Science fiction and fantasy                                            


by Cory Doctorow


Most writers consider they have a vested interest in defending the laws on copyright and intellectual property. Given this, Cory Doctorow's message in Overclocked seems all the more iconoclastic. This is a collection of six short stories, and one of the themes is a future where copying everything is a part of the fabric of reality: not just writing or media, but also food, technology, and even people's consciousness.

The stories are science fiction, but some are very firmly rooted in the present, in modern geek culture. When Sysadmins Ruled The Earth is a post-apocalyptic tale that's full of the kind of references that only techies will understand, and Anda's Game delves into the world of MMORPGs.

Doctorow borrows titles from classic sf in his stories I, Robot and I, Row-Boat, as well as the punning Anda's Game, putting his own spin on their themes. Often this means speaking out for the oppressed and poor people of the third world. Overclocked is very political, and even if you don't agree with Doctorow's stance on the issues he tackles he does make a very convincing case. On the surface After The Siege is a hard-hitting story about a future war over the right to use machines which can copy patented technology and other goods, expanding on the themes the author introduced in Printcrime. But he is really taking aim at the modern-day evils of patent restrictions that leave sick people in the third world to die for want of generic drugs that could cure them. Overclocked is passionate and contentious, and it's all the more gripping for being written with such fervour.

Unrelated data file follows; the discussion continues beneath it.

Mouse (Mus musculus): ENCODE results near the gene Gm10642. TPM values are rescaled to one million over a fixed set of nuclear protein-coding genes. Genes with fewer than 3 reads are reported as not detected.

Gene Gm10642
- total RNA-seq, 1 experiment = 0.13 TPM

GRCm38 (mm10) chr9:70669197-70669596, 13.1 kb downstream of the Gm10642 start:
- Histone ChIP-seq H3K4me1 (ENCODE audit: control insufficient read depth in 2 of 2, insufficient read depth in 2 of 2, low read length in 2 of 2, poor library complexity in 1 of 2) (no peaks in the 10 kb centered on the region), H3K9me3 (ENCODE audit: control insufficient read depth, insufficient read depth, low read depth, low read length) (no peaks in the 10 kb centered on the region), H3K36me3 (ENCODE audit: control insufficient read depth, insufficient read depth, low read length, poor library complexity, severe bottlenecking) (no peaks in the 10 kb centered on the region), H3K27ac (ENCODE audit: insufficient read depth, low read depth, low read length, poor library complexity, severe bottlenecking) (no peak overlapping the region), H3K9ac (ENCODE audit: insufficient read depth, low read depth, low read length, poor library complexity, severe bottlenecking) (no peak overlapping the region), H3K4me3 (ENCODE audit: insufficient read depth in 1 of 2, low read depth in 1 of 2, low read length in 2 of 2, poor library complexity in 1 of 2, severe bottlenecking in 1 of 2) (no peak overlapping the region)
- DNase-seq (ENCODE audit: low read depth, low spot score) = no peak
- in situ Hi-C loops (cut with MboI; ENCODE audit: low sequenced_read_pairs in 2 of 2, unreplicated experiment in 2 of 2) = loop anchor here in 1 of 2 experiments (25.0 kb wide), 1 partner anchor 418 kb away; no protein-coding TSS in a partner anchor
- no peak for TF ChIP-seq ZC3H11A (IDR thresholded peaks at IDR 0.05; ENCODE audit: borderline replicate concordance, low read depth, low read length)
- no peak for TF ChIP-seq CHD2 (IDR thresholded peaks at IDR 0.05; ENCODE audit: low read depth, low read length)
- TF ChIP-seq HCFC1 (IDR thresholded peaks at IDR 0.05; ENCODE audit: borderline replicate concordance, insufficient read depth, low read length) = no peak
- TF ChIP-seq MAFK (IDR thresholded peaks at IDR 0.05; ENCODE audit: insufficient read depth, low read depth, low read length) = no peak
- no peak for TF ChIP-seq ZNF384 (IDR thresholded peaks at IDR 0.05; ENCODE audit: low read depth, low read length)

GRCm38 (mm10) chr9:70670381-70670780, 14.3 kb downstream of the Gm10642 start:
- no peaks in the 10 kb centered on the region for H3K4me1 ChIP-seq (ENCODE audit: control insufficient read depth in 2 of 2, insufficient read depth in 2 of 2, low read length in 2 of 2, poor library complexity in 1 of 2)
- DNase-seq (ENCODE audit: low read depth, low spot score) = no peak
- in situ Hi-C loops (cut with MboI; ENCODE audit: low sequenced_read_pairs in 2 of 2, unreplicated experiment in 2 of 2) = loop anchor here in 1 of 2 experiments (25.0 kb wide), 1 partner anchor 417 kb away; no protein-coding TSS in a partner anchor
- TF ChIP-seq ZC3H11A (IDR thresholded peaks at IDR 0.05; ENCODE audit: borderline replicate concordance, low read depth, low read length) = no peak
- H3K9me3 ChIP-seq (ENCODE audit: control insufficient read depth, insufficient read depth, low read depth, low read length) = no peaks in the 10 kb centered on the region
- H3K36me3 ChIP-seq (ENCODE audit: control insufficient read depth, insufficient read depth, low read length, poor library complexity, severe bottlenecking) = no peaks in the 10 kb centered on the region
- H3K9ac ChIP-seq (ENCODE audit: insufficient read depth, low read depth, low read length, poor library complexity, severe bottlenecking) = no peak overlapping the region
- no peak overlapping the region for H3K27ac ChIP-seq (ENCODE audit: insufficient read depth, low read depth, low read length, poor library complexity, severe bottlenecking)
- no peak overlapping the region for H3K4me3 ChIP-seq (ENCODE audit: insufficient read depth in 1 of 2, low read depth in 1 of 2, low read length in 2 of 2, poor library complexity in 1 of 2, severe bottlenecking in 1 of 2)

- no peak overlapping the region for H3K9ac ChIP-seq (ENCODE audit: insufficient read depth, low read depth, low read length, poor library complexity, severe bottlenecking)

Just in case we don't get it, each story comes with its own short introduction. But there's little scope for misunderstanding the political points behind these tales. The robot stories use the cyberpunk concept of uploading the consciousness, putting them more into the realm of science fantasy, yet that doesn't mean they're without some kind of sharp commentary on modern life, just like all the other stories. Provocative and persuasive, Overclocked is one collection that won't leave you underwhelmed.

Book Details

Year: 2007

Categories: Books

  Science fiction

If you like this, try:


Ender's Game by Orson Scott Card
Childhood games are no laughing matter for Ender Wiggin.

I, Robot cover    

I, Robot by Alex Proyas
Robots are all the rage in the future.

5 star rating

Review © Ros Jackson
Read more about Cory Doctorow